• adam807 says:

    Late to this (I’m SO behind in all my reading!) but I really strongly disagree with Ken and most of the comments here. Which is rare! I do think there should be some standards for going to the theater (don’t wear your gym clothes, for god’s sake), but I think the idea that you have to dress up for it reinforces the sense (along with the ticket prices) that theater is an elitist event. Remember when it was for the masses? Shakespeare’s groundlings? You’ve already asked someone to pay $125 for a ticket and $20 for a drink, you want them to get a special outfit too? I think if we want the theater to survive, we have to drive home that it’s for everyone, not just a certain class of people. Dress reinforces this.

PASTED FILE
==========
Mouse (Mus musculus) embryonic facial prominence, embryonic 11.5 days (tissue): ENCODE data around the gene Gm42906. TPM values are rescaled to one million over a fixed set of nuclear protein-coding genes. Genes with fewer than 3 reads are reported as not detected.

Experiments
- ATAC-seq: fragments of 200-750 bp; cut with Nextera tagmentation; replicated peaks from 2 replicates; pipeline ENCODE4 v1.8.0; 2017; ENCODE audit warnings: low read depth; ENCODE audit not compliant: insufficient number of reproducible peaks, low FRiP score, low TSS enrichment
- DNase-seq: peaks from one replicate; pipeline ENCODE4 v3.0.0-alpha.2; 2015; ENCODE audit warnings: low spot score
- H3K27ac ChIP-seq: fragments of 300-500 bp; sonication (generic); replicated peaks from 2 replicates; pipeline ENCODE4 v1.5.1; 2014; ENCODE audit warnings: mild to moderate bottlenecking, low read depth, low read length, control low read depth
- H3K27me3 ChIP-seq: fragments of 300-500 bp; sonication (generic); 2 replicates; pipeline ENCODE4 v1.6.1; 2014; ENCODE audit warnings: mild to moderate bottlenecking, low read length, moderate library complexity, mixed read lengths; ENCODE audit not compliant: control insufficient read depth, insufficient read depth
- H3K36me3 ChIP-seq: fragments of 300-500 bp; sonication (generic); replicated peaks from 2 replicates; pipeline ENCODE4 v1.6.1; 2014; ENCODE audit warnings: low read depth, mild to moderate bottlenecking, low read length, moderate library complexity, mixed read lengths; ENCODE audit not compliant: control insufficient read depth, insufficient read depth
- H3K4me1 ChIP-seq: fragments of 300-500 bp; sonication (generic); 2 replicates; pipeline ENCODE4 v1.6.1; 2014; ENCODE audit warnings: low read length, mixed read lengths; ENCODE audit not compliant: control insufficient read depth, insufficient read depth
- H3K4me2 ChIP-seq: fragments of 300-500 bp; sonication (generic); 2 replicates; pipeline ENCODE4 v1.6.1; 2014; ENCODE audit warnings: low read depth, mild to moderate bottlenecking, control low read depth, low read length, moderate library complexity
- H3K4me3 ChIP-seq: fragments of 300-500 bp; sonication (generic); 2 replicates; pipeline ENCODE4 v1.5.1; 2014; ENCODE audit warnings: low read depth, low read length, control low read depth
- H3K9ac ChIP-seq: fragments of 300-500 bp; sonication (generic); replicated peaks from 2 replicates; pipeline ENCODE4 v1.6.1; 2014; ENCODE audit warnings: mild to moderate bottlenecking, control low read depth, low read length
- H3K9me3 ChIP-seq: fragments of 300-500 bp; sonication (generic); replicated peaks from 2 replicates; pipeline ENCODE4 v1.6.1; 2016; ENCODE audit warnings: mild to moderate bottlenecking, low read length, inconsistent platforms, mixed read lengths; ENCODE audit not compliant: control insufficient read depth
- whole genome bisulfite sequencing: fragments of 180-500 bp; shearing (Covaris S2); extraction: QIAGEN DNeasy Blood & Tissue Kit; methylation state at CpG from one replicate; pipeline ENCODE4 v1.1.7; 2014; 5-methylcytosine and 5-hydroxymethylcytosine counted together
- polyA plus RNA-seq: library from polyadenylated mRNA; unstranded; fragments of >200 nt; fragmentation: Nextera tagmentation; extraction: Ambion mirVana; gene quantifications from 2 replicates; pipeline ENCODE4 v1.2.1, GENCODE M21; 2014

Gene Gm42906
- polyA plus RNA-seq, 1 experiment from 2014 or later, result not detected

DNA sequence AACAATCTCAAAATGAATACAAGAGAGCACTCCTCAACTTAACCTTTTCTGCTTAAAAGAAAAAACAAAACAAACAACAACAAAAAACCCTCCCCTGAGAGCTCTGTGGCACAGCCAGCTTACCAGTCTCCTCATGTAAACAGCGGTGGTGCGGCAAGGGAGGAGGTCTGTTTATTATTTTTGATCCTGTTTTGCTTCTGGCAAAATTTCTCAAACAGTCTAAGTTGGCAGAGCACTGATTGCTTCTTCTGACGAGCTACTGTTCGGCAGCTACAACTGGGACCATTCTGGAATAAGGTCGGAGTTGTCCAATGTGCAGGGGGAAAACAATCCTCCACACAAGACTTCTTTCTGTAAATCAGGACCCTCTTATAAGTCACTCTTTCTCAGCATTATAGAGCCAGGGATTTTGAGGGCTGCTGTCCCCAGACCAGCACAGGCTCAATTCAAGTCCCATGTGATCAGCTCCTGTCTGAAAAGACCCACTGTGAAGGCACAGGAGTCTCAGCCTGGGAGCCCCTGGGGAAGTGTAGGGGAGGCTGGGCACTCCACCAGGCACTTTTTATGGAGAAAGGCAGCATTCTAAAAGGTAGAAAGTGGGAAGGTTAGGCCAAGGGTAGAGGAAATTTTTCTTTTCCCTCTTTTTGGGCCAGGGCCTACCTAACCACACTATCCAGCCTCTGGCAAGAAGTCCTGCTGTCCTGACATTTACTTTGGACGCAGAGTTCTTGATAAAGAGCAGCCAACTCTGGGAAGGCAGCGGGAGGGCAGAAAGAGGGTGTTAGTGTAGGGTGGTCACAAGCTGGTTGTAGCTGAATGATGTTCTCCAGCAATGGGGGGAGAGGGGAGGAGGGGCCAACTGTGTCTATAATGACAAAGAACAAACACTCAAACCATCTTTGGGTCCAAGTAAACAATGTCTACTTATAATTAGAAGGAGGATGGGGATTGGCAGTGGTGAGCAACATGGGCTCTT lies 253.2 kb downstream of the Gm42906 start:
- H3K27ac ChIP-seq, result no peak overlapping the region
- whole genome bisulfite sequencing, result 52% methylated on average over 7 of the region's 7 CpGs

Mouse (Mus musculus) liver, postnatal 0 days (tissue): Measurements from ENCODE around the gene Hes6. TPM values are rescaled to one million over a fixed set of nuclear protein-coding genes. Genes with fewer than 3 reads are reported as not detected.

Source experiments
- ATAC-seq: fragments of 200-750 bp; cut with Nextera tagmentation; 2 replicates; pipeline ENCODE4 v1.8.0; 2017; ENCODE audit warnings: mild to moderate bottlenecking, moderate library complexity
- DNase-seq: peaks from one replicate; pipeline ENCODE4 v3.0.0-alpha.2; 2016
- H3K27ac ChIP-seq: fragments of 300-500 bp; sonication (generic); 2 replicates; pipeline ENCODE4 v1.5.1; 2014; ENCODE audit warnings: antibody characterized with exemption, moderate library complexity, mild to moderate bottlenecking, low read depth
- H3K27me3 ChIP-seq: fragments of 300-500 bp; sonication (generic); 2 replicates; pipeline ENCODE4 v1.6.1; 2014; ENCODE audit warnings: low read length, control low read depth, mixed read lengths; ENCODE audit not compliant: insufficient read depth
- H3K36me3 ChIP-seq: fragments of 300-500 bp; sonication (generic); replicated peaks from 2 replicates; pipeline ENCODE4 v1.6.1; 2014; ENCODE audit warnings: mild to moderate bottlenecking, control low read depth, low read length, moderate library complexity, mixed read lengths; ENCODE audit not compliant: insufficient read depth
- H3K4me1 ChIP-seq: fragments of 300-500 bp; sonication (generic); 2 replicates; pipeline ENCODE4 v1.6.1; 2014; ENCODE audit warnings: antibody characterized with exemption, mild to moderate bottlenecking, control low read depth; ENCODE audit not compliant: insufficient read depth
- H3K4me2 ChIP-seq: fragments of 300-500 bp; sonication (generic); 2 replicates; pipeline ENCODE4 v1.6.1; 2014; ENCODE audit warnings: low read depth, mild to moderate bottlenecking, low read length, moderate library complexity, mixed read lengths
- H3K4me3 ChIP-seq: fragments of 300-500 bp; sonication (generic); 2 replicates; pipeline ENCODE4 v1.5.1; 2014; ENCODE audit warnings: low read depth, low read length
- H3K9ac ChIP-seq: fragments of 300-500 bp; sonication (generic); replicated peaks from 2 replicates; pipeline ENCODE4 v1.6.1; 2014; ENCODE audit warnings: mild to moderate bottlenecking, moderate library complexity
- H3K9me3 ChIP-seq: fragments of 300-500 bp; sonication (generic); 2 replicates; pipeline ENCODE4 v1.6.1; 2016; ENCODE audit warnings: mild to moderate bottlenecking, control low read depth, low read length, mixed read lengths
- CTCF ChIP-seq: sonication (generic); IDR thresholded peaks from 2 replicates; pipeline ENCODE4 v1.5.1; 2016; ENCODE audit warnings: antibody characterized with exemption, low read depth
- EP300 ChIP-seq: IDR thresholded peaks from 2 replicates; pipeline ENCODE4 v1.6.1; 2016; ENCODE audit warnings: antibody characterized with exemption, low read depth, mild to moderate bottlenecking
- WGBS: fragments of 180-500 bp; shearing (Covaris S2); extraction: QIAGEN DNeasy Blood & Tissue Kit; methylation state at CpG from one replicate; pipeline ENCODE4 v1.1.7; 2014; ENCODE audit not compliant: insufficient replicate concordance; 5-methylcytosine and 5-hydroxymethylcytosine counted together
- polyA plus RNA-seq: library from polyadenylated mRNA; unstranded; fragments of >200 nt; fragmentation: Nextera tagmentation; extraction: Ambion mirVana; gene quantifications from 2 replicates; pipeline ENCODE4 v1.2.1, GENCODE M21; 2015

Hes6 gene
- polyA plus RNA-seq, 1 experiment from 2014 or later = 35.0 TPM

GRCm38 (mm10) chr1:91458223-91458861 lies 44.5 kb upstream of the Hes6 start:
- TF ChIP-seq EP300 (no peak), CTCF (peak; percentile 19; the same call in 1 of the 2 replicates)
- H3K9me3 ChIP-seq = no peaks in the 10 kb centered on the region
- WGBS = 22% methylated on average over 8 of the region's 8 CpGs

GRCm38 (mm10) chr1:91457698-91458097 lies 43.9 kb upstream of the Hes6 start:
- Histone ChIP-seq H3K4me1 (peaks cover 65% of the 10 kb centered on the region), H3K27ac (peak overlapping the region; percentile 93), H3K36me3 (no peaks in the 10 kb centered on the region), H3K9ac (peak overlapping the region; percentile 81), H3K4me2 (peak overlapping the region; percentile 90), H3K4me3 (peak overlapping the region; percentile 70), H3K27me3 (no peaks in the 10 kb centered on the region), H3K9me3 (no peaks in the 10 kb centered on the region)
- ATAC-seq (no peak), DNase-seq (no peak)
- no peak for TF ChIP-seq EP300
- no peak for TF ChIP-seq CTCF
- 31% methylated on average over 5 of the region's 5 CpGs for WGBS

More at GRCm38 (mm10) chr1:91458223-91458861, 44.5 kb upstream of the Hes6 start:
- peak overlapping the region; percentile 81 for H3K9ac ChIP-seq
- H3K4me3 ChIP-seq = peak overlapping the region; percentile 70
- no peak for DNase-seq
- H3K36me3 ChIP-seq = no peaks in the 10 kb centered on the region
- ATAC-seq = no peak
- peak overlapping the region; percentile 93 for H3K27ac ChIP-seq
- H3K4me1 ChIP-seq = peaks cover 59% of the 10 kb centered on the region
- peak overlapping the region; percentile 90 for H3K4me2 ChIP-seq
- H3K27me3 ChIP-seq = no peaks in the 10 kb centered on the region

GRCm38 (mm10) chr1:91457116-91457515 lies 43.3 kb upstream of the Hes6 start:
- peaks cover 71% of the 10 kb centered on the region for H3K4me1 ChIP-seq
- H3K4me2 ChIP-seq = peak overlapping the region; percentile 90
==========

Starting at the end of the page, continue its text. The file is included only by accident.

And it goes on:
Furthermore, Broadway theaters, like airplanes, have become less and less comfortable over the years. If I’m going to squeeze into a too-small seat with my knees pressed against the row in front of me (and don’t even get me started on the bathrooms), I’m going to dress comfortably.

    If you want people to dress up, let’s work on making the whole thing a luxury experience again, where we’re treated well and spend our time in comfort…let’s work on that with flying too!

  • adam807 says:

    P.S. Ken, I’d love a way to subscribe to these comments via RSS. I know some blogging platforms have an option for that.